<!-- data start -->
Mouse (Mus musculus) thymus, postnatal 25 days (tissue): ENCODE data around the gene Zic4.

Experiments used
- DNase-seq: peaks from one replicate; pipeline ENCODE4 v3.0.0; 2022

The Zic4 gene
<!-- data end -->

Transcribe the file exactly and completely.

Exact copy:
Mouse (Mus musculus) thymus, postnatal 25 days (tissue): ENCODE data around the gene Zic4.

Experiments used
- DNase-seq: peaks from one replicate; pipeline ENCODE4 v3.0.0; 2022

The Zic4 gene